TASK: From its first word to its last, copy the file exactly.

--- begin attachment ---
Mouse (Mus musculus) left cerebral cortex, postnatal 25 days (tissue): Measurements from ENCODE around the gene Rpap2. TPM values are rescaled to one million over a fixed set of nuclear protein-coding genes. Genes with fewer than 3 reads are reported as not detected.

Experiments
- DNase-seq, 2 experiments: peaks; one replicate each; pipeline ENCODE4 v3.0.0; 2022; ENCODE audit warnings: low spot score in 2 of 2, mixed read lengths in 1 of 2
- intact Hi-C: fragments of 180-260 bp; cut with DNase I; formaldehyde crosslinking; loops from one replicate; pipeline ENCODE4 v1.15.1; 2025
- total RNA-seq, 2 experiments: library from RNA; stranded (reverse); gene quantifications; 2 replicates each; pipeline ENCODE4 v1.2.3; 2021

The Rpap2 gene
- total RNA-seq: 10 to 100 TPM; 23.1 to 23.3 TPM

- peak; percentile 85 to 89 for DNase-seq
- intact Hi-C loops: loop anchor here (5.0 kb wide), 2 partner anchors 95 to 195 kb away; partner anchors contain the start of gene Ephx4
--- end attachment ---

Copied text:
Mouse (Mus musculus) left cerebral cortex, postnatal 25 days (tissue): Measurements from ENCODE around the gene Rpap2. TPM values are rescaled to one million over a fixed set of nuclear protein-coding genes. Genes with fewer than 3 reads are reported as not detected.

Experiments
- DNase-seq, 2 experiments: peaks; one replicate each; pipeline ENCODE4 v3.0.0; 2022; ENCODE audit warnings: low spot score in 2 of 2, mixed read lengths in 1 of 2
- intact Hi-C: fragments of 180-260 bp; cut with DNase I; formaldehyde crosslinking; loops from one replicate; pipeline ENCODE4 v1.15.1; 2025
- total RNA-seq, 2 experiments: library from RNA; stranded (reverse); gene quantifications; 2 replicates each; pipeline ENCODE4 v1.2.3; 2021

The Rpap2 gene
- total RNA-seq: 10 to 100 TPM; 23.1 to 23.3 TPM

- peak; percentile 85 to 89 for DNase-seq
- intact Hi-C loops: loop anchor here (5.0 kb wide), 2 partner anchors 95 to 195 kb away; partner anchors contain the start of gene Ephx4